Those who follow the rules are rewarded with promotions. This type of organizational leadership is typically found in universities, hospitals, banks and government to ensure quality, increase security, decrease corruption, and make the bottom line more profitable. Leaders who work within these organizations and try to speed up a process may experience frustration and anxiety.
A charismatic leader has a high level of energy and enthusiasm, and uses both to fuel a team’s direction. He or she gains supporters and followers on personality and charm, rather than any form of internal organizational authority or external power.
Charismatic leaders can get caught up in their vision and believe more in themselves than the team. In this case, team members begin to feel that the organization will fail if the leader ever leaves. Such leaders show great confidence in their followers and team members; they make the group clear and distinct, often separating groups based on mission or job assignment.
This true team leadership concept allows members to contribute to the decision-making process; however, not all the decisions are made by the team. Members who play a part in the decision-making process feel a greater amount of ownership of the final outcome, and also feel they control their own destiny. Employees under this leadership work harder and appreciate non-financial rewards. The flexibility offers more creative thinking, and yields positive projects. Such leadership can lead to more meetings, tasks and assignments, but the end results are often better and more widely accepted.
Some leaders have a difficult time with this style. It can take more time to involve the group in the process and some leaders still feel the need to be tough, demanding and controlling at all times.
This person leads by meeting the needs of those employees or colleagues by which they serve a leadership role. Servant leaders gain power by virtue of their values and ideals, as well as strength by respecting, motivating, and genuinely valuing his or her employees. Employees are treated as co-workers or partners.
Advocates believe that this is the style of the future, and point to two main factors–serving employees and being selfless–as the keys to its success. While opponents note that in highly competitive environments this style will crumble, it excels within non-profit organizations/programs.
This is as simple as understanding the characteristics and skill levels of team members, realizing the task at hand, and adapting one’s style based on the situation and team one is leading. A true situational leader is a jack-of-all-trades–not proficient in any one leadership style, but knowledgeable and able to lead by different principles in a variety of environments.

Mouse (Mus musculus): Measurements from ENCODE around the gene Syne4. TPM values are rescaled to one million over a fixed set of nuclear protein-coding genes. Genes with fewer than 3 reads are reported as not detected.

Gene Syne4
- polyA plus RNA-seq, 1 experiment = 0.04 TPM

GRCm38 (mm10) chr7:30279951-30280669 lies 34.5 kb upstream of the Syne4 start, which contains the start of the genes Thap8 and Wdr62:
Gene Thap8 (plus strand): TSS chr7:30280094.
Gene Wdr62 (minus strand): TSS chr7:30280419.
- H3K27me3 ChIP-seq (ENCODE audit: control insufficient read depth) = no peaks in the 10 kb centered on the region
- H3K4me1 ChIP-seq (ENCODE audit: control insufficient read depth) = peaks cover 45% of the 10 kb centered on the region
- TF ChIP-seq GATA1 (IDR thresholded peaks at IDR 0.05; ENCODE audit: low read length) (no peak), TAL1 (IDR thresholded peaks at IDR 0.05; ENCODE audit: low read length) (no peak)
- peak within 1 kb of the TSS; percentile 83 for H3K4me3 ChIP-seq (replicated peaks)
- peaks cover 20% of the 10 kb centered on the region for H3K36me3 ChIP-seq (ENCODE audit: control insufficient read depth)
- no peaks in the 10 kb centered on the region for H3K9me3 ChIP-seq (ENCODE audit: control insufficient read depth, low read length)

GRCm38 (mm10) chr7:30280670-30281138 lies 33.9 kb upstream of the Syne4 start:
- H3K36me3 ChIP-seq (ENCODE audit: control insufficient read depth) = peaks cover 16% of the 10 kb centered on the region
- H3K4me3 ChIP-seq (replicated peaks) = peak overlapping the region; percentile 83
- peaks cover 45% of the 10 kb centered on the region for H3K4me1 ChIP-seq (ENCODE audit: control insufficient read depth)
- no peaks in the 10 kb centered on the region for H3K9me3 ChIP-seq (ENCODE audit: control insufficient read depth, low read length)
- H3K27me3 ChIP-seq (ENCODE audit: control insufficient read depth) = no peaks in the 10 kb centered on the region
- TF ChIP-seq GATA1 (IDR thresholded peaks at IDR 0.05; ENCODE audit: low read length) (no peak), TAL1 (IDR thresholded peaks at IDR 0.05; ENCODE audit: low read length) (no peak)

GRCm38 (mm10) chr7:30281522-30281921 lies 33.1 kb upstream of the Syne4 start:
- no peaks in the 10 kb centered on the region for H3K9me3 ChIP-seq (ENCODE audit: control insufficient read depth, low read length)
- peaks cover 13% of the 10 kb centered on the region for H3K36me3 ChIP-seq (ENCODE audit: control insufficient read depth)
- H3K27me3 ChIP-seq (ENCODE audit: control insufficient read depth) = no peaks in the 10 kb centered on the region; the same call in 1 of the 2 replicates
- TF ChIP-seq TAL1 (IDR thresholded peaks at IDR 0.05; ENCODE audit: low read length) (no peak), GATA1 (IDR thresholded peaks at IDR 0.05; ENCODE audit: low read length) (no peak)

Ken Blanchard and Paul Hersey created a situational leadership model in the late 1960s. The model is a matrix/grid with the following characteristics in each box from left to right, top then bottom: supporting, coaching, delegating, and directing. In each situation, a leader evaluates how much supportive and directive behavior one needs. It is a simple process that each of us does subconsciously when we meet someone for the first time or start a new job. The idea is to learn as much about the individuals you are leading or the situation you are about to walk into, and adopt a leadership style for that situation that is most advantageous for all involved.
This style assumes an individual is motivated more by reward than punishment, an organization works better with a clear hierarchy, and the prime goal of a subordinate is to do what the boss says. The leader has the right to punish team members if their work doesn’t meet the pre-determined standard. The focus is on short-term tasks that focus on a single “transaction” (i.e., selling a car).
There are serious deficiencies in shared knowledge and creative work; however, this approach is common in many organizations today as a management tool, not so much as a leadership tool. The main focus is closing the deal.
This style starts with a vision, which does not have to be created by the leader. It can be a vision of the community, elected officials or a group of senior team members. The transformational leader, however, needs to buy in and believe in the vision wholeheartedly, and then lead and inspire each member of the team. This leader must be careful how trust is created as one’s personal integrity is part of the vision. The leader is selling oneself as much as the vision.
A transformational leader is highly visible, and spends much time communicating with others. This type of leader tends to delegate responsibility. The transformational leader may lack the details, but chooses detail-oriented individuals. In influential organizations, both transactional and transformational leadership roles are key positions.
What type of leader are you?
Most likely you share aspects of several styles. This can be based on a host of variables–from the leaders you have encountered to all the life experiences that have molded you. Leaders must be able to adapt to varying positions, workers and environments in order to be successful. While it is important to be consistent, it is acceptable to vary your leadership style to some degree when needed. The key is to provide a level of consistency, fairness and predictability.
No matter where you are on the food chain in the workplace, you exhibit some type of leadership during the day. Some of the world’s great leaders regularly employ charismatic, transformational, democratic/participative leadership in how they govern.
Machiavelli suggests in the end that, if you have to choose between the two, it is better to be feared than loved. We are fortunate that we can employ other principles of leadership. Which one is the most effective depends on the situation and environment, and how it is applied.
Additionally, being consistent and predictable with leadership will not only build trust among employees, but encourage a sustainable work group. In today’s workplace, sustainable practices are the building blocks of a high-performing organization.
Steve Yeskulsky, CPRP is the Director of Recreation and The Arts for the City of Hyattsville, Md. He can be reached via e-mail at firstname.lastname@example.org.
Matthew Spoor, CPRP, is the city manager of Safety Harbor, Fla.